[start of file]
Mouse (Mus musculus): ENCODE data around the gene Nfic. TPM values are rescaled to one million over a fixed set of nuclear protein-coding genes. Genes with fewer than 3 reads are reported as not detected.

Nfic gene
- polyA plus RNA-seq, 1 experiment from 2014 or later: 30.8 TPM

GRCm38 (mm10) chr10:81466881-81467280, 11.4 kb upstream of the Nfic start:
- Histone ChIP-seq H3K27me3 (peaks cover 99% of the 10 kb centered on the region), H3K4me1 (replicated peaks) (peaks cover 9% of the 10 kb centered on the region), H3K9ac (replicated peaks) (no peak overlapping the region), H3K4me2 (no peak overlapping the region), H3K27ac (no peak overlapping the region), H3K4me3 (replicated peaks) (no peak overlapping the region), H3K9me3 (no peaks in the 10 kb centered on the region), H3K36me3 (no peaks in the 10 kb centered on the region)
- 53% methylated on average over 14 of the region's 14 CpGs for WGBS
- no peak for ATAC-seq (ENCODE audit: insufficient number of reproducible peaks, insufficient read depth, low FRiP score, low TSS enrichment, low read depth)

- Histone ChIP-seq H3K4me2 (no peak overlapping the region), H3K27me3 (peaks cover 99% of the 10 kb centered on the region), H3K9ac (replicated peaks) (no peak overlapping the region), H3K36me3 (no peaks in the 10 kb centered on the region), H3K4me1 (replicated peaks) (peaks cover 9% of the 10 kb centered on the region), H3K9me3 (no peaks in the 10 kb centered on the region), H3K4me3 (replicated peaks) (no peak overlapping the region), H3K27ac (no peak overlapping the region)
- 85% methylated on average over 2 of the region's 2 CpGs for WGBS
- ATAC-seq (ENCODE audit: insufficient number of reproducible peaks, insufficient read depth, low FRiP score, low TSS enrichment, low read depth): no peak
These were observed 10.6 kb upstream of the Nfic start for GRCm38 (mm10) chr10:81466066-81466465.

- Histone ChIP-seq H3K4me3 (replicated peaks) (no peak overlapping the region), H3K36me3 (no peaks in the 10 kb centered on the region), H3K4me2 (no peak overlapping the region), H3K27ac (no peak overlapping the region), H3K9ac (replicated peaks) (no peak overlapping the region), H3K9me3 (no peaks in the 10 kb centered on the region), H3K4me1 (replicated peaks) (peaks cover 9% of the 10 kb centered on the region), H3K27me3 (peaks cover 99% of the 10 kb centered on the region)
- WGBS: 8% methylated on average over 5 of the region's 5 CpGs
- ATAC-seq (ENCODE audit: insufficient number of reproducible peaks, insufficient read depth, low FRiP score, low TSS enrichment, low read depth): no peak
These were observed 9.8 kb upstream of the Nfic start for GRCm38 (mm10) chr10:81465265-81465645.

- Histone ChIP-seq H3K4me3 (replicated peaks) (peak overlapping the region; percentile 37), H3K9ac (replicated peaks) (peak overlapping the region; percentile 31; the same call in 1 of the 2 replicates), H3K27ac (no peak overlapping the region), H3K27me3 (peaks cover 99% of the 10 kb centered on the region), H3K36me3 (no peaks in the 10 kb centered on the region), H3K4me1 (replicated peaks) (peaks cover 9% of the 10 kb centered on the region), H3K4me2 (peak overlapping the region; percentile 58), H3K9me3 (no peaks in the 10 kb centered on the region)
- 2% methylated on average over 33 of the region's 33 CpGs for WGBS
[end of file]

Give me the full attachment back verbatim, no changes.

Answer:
Mouse (Mus musculus): ENCODE data around the gene Nfic. TPM values are rescaled to one million over a fixed set of nuclear protein-coding genes. Genes with fewer than 3 reads are reported as not detected.

Nfic gene
- polyA plus RNA-seq, 1 experiment from 2014 or later: 30.8 TPM

GRCm38 (mm10) chr10:81466881-81467280, 11.4 kb upstream of the Nfic start:
- Histone ChIP-seq H3K27me3 (peaks cover 99% of the 10 kb centered on the region), H3K4me1 (replicated peaks) (peaks cover 9% of the 10 kb centered on the region), H3K9ac (replicated peaks) (no peak overlapping the region), H3K4me2 (no peak overlapping the region), H3K27ac (no peak overlapping the region), H3K4me3 (replicated peaks) (no peak overlapping the region), H3K9me3 (no peaks in the 10 kb centered on the region), H3K36me3 (no peaks in the 10 kb centered on the region)
- 53% methylated on average over 14 of the region's 14 CpGs for WGBS
- no peak for ATAC-seq (ENCODE audit: insufficient number of reproducible peaks, insufficient read depth, low FRiP score, low TSS enrichment, low read depth)

- Histone ChIP-seq H3K4me2 (no peak overlapping the region), H3K27me3 (peaks cover 99% of the 10 kb centered on the region), H3K9ac (replicated peaks) (no peak overlapping the region), H3K36me3 (no peaks in the 10 kb centered on the region), H3K4me1 (replicated peaks) (peaks cover 9% of the 10 kb centered on the region), H3K9me3 (no peaks in the 10 kb centered on the region), H3K4me3 (replicated peaks) (no peak overlapping the region), H3K27ac (no peak overlapping the region)
- 85% methylated on average over 2 of the region's 2 CpGs for WGBS
- ATAC-seq (ENCODE audit: insufficient number of reproducible peaks, insufficient read depth, low FRiP score, low TSS enrichment, low read depth): no peak
These were observed 10.6 kb upstream of the Nfic start for GRCm38 (mm10) chr10:81466066-81466465.

- Histone ChIP-seq H3K4me3 (replicated peaks) (no peak overlapping the region), H3K36me3 (no peaks in the 10 kb centered on the region), H3K4me2 (no peak overlapping the region), H3K27ac (no peak overlapping the region), H3K9ac (replicated peaks) (no peak overlapping the region), H3K9me3 (no peaks in the 10 kb centered on the region), H3K4me1 (replicated peaks) (peaks cover 9% of the 10 kb centered on the region), H3K27me3 (peaks cover 99% of the 10 kb centered on the region)
- WGBS: 8% methylated on average over 5 of the region's 5 CpGs
- ATAC-seq (ENCODE audit: insufficient number of reproducible peaks, insufficient read depth, low FRiP score, low TSS enrichment, low read depth): no peak
These were observed 9.8 kb upstream of the Nfic start for GRCm38 (mm10) chr10:81465265-81465645.

- Histone ChIP-seq H3K4me3 (replicated peaks) (peak overlapping the region; percentile 37), H3K9ac (replicated peaks) (peak overlapping the region; percentile 31; the same call in 1 of the 2 replicates), H3K27ac (no peak overlapping the region), H3K27me3 (peaks cover 99% of the 10 kb centered on the region), H3K36me3 (no peaks in the 10 kb centered on the region), H3K4me1 (replicated peaks) (peaks cover 9% of the 10 kb centered on the region), H3K4me2 (peak overlapping the region; percentile 58), H3K9me3 (no peaks in the 10 kb centered on the region)
- 2% methylated on average over 33 of the region's 33 CpGs for WGBS